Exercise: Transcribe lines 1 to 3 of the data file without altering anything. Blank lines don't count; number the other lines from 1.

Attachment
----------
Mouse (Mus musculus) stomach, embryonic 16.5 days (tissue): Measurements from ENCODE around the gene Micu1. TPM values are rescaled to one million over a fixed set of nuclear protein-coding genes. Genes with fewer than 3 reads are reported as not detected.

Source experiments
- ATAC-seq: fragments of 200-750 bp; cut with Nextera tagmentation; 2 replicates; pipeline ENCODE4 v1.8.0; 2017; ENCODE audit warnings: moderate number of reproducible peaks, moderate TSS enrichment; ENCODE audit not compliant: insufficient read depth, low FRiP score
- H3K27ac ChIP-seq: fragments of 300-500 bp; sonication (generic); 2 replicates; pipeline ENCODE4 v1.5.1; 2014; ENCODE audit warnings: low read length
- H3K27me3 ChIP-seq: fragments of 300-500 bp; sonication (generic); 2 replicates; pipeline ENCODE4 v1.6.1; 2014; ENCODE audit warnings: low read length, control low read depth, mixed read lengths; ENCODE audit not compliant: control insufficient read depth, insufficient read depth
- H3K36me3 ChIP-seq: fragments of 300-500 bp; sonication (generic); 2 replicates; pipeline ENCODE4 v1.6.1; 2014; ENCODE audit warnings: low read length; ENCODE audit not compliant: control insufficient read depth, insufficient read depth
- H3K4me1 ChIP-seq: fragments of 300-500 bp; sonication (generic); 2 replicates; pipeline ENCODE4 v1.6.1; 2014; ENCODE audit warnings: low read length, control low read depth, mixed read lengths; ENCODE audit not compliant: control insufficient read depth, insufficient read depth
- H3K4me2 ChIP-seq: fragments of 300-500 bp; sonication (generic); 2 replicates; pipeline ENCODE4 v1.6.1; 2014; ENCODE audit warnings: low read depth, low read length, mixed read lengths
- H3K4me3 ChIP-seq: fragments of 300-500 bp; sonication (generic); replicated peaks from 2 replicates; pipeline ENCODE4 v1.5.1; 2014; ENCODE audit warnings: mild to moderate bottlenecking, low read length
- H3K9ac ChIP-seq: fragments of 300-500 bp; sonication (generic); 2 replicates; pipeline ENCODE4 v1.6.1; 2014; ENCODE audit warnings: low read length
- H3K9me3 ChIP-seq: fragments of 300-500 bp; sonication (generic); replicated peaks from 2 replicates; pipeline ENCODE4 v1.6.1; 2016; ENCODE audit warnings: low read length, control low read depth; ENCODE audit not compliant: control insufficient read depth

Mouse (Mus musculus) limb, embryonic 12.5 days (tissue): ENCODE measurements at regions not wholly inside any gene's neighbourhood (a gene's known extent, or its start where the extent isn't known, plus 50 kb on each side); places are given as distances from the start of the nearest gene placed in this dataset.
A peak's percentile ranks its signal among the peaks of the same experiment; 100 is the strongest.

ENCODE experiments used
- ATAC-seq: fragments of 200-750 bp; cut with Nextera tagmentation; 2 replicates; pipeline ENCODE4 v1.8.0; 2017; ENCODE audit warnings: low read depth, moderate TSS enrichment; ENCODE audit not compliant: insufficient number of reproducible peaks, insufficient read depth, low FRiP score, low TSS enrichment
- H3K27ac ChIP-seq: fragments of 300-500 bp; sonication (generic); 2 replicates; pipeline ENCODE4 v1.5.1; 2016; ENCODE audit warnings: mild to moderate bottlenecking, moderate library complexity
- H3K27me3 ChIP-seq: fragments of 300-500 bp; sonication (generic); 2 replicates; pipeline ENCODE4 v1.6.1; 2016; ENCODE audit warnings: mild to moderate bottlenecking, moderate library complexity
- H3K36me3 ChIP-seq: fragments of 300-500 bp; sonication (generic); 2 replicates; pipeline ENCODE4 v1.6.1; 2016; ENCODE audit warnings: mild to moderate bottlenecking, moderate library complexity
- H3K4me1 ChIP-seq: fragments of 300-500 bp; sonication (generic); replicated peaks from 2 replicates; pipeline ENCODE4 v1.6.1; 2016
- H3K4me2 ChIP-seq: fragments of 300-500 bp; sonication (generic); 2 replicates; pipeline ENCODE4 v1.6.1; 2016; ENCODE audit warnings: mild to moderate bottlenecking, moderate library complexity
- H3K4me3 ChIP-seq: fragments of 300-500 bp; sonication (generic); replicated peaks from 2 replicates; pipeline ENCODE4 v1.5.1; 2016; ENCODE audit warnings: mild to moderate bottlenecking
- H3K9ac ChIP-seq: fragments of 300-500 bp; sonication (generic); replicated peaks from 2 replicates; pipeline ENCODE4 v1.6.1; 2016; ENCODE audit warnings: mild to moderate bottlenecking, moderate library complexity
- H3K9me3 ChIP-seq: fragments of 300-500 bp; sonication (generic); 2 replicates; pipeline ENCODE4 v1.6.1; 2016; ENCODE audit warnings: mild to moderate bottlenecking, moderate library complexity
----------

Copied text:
Mouse (Mus musculus) stomach, embryonic 16.5 days (tissue): Measurements from ENCODE around the gene Micu1. TPM values are rescaled to one million over a fixed set of nuclear protein-coding genes. Genes with fewer than 3 reads are reported as not detected.

Source experiments
- ATAC-seq: fragments of 200-750 bp; cut with Nextera tagmentation; 2 replicates; pipeline ENCODE4 v1.8.0; 2017; ENCODE audit warnings: moderate number of reproducible peaks, moderate TSS enrichment; ENCODE audit not compliant: insufficient read depth, low FRiP score